By Dana Moss
Bon Iver – 22, A Million
This album finds Bon Iver’s Justin Vernon at his most unique and ambitious yet, massively expanding his use of synths, samples and glitchy drums. But this does not come at the expense of all that you know and love about Bon Iver: Vernon’s vocals are still powerfully emotional, his lyrics are at their abstract-expressionist best, and his ability to hit you right in the feels is strong as it ever was – just go listen to “22 (OVER S∞∞N)” or “29 #Strafford APTS”. My personal highlight is “715 – CR∑∑KS”, which revisits the territory of “Woods” to great effect.
By David Young
David Bowie – Blackstar
So, the album that began the year, and the event that ripped the hole in the fabric of the universe which resulted in the avalanche of fuck that was 2016. If I learnt anything this year, it was that Bowie was singlehandedly holding the world as we know it together and now he’s gone we’re fucked. But what an album to depart on. Never anything less than startling, experimental, moving and strange, it’s a portrait of an artist that never stopped evolving, never stood still, not even in his final months. Look up here, he told us, I’m in heaven. I know where I’ll be directing my prayers.
By Amy Gwinnett
Radiohead – A Moon Shaped Pool
Bowie’s constant (not to mention staggeringly successful) experimentalism and reinvention is perhaps only matched by Radiohead. Moving away from the energetic, rhythmic focus of The King of Limbs (2011), A Moon Shaped Pool embraces yet another change of style, melding gentle melodic songwriting, ambient production wizardry and breathtaking orchestral and choral arrangements. Radiohead’s trademark marriage of complexity, intensity and emotiveness is unparalleled in modern alternative music, and has not abandoned them on their ninth record.
By Sam Taylor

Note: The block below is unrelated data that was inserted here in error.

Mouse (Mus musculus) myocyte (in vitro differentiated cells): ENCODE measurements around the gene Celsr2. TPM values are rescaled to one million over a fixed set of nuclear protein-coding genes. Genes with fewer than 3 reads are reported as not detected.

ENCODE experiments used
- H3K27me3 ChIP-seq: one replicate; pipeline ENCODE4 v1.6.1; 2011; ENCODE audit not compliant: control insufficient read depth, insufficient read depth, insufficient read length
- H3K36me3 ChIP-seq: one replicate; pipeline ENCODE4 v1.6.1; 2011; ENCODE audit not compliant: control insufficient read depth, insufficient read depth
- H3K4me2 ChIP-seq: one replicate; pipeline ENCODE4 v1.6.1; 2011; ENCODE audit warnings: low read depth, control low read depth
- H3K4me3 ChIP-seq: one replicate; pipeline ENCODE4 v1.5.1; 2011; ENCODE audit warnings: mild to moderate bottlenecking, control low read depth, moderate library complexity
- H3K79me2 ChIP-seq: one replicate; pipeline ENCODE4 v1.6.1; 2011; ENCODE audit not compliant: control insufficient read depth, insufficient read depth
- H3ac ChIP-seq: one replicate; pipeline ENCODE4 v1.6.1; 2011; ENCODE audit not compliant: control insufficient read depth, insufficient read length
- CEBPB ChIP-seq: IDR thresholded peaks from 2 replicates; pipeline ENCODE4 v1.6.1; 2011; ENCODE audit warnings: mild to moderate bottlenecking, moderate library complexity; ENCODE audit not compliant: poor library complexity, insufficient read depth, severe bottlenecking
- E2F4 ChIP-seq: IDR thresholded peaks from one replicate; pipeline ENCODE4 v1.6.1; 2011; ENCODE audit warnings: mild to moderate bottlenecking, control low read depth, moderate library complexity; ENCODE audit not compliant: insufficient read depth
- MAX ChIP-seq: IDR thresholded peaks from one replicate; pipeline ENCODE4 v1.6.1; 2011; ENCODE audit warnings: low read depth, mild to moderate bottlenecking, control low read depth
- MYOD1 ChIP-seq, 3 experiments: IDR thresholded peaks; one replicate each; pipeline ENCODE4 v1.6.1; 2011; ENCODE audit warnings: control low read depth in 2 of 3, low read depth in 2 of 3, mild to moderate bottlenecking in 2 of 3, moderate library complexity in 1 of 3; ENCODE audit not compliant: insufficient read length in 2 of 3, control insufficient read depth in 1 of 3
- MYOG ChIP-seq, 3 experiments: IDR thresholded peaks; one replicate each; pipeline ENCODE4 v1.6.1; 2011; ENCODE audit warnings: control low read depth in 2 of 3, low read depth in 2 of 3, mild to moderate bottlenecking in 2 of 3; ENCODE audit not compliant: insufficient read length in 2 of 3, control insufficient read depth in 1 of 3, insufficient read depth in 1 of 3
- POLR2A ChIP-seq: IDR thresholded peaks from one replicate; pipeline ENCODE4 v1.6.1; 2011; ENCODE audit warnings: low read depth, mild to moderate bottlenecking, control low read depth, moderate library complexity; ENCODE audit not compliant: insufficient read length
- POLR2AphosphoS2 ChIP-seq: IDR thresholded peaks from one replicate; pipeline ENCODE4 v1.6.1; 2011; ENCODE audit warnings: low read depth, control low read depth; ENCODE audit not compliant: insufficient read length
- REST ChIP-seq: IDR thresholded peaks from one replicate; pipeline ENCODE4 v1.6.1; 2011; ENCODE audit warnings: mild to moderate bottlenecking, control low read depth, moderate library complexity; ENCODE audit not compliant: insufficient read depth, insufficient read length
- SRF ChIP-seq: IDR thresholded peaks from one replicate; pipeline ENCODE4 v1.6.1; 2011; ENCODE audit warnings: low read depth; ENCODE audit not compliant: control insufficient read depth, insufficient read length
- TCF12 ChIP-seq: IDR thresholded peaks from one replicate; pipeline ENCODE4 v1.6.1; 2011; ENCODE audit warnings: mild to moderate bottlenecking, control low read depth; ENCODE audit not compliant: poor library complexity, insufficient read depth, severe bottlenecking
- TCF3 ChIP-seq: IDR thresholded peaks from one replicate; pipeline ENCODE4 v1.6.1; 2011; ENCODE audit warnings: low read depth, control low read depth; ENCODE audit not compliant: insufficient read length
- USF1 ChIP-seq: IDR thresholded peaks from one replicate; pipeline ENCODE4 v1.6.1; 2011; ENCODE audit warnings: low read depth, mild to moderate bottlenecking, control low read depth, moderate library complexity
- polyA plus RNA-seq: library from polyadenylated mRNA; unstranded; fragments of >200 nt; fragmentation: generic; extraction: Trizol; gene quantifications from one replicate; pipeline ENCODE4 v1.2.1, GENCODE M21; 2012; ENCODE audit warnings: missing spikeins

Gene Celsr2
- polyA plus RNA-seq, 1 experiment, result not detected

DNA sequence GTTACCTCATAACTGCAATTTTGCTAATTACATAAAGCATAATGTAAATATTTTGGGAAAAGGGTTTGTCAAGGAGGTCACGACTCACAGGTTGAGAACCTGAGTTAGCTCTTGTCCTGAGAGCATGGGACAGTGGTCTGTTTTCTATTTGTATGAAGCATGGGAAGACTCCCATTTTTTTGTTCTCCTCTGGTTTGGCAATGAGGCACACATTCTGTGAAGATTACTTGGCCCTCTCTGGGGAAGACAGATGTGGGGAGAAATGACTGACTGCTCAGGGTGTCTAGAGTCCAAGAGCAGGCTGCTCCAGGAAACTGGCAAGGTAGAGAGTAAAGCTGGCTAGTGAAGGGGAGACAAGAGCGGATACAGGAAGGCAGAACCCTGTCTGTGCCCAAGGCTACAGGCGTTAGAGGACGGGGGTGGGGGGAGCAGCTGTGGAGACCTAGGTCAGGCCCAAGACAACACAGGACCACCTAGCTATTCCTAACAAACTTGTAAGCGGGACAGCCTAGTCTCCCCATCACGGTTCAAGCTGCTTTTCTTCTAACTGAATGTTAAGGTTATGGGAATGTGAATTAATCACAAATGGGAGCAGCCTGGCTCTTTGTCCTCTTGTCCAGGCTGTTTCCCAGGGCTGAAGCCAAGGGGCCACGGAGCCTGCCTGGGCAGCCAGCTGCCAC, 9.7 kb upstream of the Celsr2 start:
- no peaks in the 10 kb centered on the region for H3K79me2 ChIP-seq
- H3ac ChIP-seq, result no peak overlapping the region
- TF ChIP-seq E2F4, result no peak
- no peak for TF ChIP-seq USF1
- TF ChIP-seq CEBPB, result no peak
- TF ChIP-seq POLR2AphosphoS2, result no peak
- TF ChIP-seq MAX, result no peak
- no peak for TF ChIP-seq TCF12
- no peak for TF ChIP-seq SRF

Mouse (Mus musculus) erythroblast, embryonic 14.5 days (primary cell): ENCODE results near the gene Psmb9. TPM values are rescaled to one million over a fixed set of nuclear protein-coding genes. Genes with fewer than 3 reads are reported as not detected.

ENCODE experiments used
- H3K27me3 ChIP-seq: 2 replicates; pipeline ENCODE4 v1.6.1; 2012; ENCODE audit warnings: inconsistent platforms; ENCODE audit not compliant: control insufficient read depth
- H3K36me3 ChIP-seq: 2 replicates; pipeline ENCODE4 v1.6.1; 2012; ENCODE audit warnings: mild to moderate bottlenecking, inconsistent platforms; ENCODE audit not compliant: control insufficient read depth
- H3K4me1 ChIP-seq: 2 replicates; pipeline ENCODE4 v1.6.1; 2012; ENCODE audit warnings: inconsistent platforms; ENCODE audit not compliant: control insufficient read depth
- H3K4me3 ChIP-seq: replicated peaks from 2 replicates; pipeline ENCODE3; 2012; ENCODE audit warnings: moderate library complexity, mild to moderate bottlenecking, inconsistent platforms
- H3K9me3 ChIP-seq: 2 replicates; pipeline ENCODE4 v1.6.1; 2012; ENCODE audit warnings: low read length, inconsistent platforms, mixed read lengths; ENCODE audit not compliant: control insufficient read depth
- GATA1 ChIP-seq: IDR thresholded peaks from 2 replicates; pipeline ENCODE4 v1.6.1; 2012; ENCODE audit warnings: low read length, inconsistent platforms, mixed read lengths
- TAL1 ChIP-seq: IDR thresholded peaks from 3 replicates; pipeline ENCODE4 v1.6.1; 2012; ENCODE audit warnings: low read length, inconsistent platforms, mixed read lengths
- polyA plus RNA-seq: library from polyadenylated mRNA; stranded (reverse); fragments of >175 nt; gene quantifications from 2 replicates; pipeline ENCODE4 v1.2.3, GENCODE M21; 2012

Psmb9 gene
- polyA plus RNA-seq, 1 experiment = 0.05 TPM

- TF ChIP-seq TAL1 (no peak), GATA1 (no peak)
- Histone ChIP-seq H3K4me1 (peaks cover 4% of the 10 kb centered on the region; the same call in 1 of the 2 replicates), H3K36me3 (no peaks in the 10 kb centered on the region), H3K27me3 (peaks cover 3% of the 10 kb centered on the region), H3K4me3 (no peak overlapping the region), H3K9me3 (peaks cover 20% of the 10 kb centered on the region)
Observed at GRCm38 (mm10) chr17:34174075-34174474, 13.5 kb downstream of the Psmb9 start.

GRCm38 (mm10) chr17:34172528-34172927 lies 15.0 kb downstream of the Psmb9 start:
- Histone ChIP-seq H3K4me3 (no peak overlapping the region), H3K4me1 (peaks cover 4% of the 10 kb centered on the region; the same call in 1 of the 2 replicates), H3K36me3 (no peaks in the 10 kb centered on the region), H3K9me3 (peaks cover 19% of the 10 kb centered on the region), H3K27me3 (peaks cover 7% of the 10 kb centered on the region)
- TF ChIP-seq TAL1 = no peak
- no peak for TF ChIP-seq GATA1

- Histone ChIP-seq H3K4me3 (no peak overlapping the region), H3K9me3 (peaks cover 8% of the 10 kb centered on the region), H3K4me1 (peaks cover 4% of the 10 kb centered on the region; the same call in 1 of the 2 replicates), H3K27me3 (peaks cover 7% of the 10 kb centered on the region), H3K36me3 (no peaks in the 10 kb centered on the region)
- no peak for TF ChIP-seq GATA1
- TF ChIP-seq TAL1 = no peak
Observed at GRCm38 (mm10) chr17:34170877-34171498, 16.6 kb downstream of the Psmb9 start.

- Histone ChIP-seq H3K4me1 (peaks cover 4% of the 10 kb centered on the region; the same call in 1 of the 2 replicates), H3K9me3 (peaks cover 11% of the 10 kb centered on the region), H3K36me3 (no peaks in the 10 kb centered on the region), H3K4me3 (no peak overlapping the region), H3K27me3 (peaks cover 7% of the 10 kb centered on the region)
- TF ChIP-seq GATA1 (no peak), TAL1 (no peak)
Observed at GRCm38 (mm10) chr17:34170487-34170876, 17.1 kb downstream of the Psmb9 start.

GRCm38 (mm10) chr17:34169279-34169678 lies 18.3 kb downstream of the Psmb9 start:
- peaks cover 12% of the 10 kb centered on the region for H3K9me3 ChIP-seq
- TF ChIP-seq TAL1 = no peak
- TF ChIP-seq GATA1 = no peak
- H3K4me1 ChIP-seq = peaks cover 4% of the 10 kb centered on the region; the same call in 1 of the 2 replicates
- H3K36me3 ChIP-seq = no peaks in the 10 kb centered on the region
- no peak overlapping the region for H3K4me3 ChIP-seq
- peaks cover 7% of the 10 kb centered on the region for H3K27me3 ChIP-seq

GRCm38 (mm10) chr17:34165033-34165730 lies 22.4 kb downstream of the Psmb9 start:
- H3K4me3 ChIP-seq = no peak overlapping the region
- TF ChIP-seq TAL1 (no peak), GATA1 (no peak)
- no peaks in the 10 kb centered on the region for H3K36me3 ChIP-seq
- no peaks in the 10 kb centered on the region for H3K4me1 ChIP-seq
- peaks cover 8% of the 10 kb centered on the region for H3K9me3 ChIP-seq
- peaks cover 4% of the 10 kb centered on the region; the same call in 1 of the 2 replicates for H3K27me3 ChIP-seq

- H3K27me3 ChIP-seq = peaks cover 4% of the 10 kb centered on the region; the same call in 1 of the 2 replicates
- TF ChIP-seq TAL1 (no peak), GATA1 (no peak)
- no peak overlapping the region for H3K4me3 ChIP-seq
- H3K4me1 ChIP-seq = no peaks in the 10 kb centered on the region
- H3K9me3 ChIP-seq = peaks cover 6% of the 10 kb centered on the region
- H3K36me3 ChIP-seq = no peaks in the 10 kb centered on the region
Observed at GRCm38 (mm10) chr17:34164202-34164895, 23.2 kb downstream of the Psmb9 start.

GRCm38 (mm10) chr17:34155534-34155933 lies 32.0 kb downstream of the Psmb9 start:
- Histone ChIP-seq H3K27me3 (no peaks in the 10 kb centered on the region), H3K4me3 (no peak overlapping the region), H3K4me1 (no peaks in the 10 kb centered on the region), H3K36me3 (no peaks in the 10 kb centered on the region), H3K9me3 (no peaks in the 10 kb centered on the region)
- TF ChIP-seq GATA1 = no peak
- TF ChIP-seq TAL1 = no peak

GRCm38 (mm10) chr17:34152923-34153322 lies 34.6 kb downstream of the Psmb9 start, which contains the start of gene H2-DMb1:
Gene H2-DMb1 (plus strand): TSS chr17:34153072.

Kate Bush – Before The Dawn
Kate Bush’s 2014 residency at the Hammersmith Apollo was a momentous event. After a thirty-five year absence from live performance, her return sold out within minutes as Ticketmaster failed to handle the demand (I swear I’m not bitter…). The three-disc live album retains the storytelling focus of the concerts including the spoken word interludes and is beautifully packaged with photography of the theatrical sets and costumes. The first disc, made up of standalone singles, reinvents classics like ‘Hounds of Love’ replacing the high-pitched frenzy of the original with a more mature voice and deeper tone. The remaining two sides captures the song cycles The Ninth Wave and A Sky of Honey in a haunting narrative of near death and rebirth. The entire album is a divine return for an artist who remains as spell-binding as ever.
By Niall Adams
The Avalanches – Wildflower
Spotify recently made everyone a playlist, ‘your top tracks of 2016’, at the top of mine was Because of me. Because of me demonstrates what The Avalanches do best; hazy mixes of samples from gold pop, disco beats and filmic levels of indulgent strings. But this album has one clear change from their last, Since I left you, songs made not just from samples but new recordings as well and Camp Lo’s joyous rhythms seamlessly run into the crooning sample to create a disco tune like no other. The rest of the album, a huge 21 tracks, is just as successful a mix of every style and orchestration imaginable, brimming with sun-bleached nostalgia for the summer and just about every decade of the 20th century. We had to wait 16 years for it but it was definitely worth the wait.
By Anna Monks
You can also check out our end of year piece: The best films of 2016: MUSE writers’ picks